Another outstanding title from Osprey covering a little known episode of the Peloponnesian War - the twin battles of Pylos (a naval battle) and Sphacteria (a largely land battle on an island) fought between Athens and Sparta in what is now Navarino Bay in western Greece. Both ended in a humiliating Spartan defeat and - in the second one - a shocking and unthinkable surrender. The book opens with a rather long introduction on the origins of the conflict which can be hard to follow if you're not familiar with the war and/or the geography.

The book highlights the tactics used by the Athenian light infantry and missile troops that completely befuddled the fearsome Spartans (or Spartiates - if you want to be more specific) - the best heavy infantry in the world at that time, perhaps of all time. Greek naval and amphibious operations which were critical to the Athenian victory are also featured. The failed negotiations between battles and the preceeding Pylos naval battle is also covered very well. On other sources, Pylos is frequently glossed over due to the more dramatic ending of the Sphacteria battle.

The maps are more than adequate and the art (by the prolific Peter Dennis) is great - there are four (4) color plates in this one, most Osprey Campaign titles only have 2 or 3 on average.
Nice purchase and very recommended - obviously fighting to the death has its limits, even for the Spartans.
Also, makes you wonder if they would have surrendered if the opponent was non-Greek...
4 of 4 people found the following review helpful
5.0 out of 5 stars One of the best titles 29 Dec 2013
By JPS - Published on Amazon.com
Format:Paperback
This is a very good, and often superb, Osprey campaign titles, with very few of the glitches and typos that can mar other similar titles.

For starters, it allocates enough space to clearly present the context of the Pylos and Sphacteria campaign. For this, it goes right back to 479 BC and the victory over the Persians, before summarizing the building up of the Athenian Empire, the first clash against Sparta and its allies, the resulting peace, the growing tensions and the first years of what we know of the Peloponnesian War (the Spartans and their allies would probably have called it "the War against Athens").

The time and space taken to present both the immediate and the wider context of the campaign brings several other advantages to this title. First, it can be read as the sequel to the author's other title "Plataea 479 BC." Second, it does provide enough material to understand why the Peloponnesian War between the two great alliances of Greek cities broke out. Although it does not discuss its causes in detail, it does show that this was the second such conflict (see the section very aptly titled "The First Peloponnesian War 459-446 BC) into which Sparta was drawn because of Athenian expansionism.

Third, it presents with the first stages of the war (termed the Archidamian War, with the title borrowed from one of Donald Kagan's volumes) with sufficient detail to show the main characteristics of the conflict by the time the Pylos-Sphacteria campaign was to start. The conflict had become a bit of a stalemate, with the Spartans and their allies raising Attica every year but unable to draw Athens into a decisive land battle where the superiority of their hoplites would allow them to prevail. Athens, on the other hand, despite huge losses to the plague was predominant at sea, and laying waste to the coastal territory of its enemies, of Sparta's allies in particular.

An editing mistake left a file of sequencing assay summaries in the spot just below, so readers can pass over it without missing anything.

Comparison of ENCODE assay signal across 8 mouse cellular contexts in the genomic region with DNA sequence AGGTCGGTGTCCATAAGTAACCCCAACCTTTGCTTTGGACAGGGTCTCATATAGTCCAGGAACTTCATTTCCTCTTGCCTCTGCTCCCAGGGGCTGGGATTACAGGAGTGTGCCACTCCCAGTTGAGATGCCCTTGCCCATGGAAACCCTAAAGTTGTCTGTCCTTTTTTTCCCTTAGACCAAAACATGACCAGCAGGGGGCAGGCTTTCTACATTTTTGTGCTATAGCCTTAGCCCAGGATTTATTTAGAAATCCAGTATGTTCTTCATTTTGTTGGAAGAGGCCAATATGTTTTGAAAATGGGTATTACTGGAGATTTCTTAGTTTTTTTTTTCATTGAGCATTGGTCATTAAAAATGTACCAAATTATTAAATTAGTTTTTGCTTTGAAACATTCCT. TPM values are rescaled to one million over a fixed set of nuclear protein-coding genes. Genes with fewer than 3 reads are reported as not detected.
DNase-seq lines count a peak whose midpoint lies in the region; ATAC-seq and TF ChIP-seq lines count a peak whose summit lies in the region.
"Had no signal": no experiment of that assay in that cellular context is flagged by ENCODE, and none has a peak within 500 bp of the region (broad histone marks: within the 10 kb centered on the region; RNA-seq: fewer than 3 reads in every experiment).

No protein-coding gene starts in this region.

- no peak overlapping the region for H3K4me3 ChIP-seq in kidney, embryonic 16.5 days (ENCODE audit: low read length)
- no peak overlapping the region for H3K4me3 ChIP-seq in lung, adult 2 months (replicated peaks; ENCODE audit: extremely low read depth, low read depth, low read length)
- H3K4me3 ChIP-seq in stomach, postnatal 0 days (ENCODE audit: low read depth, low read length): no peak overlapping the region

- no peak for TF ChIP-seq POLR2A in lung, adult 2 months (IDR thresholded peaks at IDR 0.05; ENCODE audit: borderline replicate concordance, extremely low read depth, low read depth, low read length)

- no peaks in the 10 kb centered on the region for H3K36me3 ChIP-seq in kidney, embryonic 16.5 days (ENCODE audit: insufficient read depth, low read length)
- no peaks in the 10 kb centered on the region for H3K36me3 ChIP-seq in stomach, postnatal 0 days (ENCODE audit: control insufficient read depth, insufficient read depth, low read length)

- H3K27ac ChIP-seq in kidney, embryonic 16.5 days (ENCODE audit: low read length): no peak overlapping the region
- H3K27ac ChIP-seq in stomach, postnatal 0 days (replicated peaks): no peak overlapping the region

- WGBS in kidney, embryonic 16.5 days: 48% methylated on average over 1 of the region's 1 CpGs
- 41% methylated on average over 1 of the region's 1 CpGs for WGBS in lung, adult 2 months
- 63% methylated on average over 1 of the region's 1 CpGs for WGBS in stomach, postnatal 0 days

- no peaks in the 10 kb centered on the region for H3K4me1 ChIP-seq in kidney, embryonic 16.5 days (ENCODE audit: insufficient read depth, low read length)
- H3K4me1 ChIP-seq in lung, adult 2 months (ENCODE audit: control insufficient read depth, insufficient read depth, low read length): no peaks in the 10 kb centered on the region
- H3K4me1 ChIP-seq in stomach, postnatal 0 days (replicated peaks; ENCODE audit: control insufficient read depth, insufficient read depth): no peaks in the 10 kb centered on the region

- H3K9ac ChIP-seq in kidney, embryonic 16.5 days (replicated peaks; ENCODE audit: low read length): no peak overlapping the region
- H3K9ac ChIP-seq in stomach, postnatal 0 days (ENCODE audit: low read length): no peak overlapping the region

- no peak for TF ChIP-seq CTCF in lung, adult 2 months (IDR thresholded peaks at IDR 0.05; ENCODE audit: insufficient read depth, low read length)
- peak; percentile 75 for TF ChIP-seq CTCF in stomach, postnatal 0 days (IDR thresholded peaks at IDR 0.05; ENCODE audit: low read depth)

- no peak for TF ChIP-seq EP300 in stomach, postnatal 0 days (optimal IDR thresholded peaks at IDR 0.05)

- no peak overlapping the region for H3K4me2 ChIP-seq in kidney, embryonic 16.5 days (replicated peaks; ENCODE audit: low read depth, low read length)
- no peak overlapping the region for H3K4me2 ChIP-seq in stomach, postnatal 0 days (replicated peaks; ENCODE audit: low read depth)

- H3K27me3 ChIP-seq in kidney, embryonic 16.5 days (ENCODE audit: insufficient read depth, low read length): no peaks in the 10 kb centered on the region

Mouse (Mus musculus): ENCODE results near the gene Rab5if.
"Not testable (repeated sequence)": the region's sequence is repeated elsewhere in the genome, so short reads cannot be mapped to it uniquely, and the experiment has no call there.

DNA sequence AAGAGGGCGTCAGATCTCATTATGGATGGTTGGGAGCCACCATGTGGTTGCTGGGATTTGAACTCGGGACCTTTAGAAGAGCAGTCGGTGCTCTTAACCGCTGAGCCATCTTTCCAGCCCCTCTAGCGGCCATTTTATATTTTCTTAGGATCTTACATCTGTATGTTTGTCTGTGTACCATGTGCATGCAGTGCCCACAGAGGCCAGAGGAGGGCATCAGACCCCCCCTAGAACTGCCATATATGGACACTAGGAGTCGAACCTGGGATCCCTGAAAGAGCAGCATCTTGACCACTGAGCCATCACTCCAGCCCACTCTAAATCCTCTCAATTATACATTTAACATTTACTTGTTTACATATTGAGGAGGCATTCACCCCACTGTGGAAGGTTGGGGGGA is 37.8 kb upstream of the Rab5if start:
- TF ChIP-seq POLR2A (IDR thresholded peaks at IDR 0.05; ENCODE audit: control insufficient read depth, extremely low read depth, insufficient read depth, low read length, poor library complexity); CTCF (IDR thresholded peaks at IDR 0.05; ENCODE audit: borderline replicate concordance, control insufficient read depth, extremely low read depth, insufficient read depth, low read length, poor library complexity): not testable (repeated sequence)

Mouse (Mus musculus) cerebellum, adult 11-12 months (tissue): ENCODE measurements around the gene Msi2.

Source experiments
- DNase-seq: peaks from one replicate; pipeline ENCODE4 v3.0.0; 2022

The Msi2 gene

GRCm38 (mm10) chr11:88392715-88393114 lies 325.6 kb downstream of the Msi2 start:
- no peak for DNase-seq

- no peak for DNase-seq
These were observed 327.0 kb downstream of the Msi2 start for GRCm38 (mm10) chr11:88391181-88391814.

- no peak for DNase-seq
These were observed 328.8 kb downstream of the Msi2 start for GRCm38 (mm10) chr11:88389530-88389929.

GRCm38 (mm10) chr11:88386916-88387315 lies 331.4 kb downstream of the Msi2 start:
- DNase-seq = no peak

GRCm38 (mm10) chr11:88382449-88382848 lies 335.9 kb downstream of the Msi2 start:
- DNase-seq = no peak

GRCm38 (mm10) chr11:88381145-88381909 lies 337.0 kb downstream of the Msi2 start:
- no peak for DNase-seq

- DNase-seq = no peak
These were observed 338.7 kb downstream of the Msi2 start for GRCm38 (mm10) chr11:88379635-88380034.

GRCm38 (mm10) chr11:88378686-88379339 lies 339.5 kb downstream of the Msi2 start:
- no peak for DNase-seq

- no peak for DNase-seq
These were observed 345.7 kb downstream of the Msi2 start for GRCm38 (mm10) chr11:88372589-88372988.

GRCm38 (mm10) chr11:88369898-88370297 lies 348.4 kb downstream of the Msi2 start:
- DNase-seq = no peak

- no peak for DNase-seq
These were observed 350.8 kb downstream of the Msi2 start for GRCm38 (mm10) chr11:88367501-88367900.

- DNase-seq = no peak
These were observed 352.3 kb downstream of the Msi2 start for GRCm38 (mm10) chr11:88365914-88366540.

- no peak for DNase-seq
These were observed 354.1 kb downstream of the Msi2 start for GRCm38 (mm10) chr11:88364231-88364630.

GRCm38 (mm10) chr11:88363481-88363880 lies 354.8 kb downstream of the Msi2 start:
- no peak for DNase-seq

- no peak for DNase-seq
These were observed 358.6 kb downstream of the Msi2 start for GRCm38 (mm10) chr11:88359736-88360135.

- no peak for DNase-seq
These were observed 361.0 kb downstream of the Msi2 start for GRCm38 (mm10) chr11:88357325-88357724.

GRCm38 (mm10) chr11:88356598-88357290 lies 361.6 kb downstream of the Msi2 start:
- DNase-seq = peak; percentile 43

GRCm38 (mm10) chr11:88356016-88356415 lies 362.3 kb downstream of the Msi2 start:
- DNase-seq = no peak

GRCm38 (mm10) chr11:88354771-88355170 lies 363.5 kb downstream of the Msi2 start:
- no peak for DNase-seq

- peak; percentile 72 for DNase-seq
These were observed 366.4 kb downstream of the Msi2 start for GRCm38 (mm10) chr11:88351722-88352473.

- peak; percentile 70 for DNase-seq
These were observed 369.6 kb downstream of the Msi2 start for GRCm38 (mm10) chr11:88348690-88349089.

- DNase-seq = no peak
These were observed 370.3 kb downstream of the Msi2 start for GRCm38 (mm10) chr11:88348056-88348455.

Another quality of this title is the care taken to present the components of Athens' naval superiority, with the author having made full use of the reports on the reconstructed Olympias trireme, its performances and its remarkable manoeuvrability. It also shows the limits of these warships which were crammed, largely "fair-weather" ships and had to make for the shore almost every evening for watering, if not for food.

The events of the campaign are clearly presented, including the strategy of the Athenians and the blunders (but also the courage) of the Spartans who, with the exception of Brasidas perhaps, were clearly out of their depth (no pun intended!), wrong footed, and bested at every stage. Full use is made of Thucydides which is often (and very aptly) quoted verbatim. The author is careful to show, however, that the campaign was not as one-sided as it is commonly believed to be, as the Athenians faced huge issues to supply their expeditionary force with food and water.

The title also includes a number of helpful maps, photos and plates that support the main text rather well. The four plates - the Spartan attack from the sea (where Brasidas was wounded), the Battle of the Harbour and the two showing the Battle of the Island - illustrate rather vividly the Spartan predicament. The bibliography is also quite good, although it might have been preferable to list Donald Kagan's four volumes on the Peloponnesian War (and, in particular, the one titled "The Archidamean War" which deals specifically with this period of the conflict and with the Pylos-Sphacteria campaign) rather than his one-volume summary. Another little glitch - clearly a typo - can be found in the chronology, where the dates for the disastrous Sicilian expedition of the Athenians are wrong (it took place 415-413 BC and not 417-415, as indicated).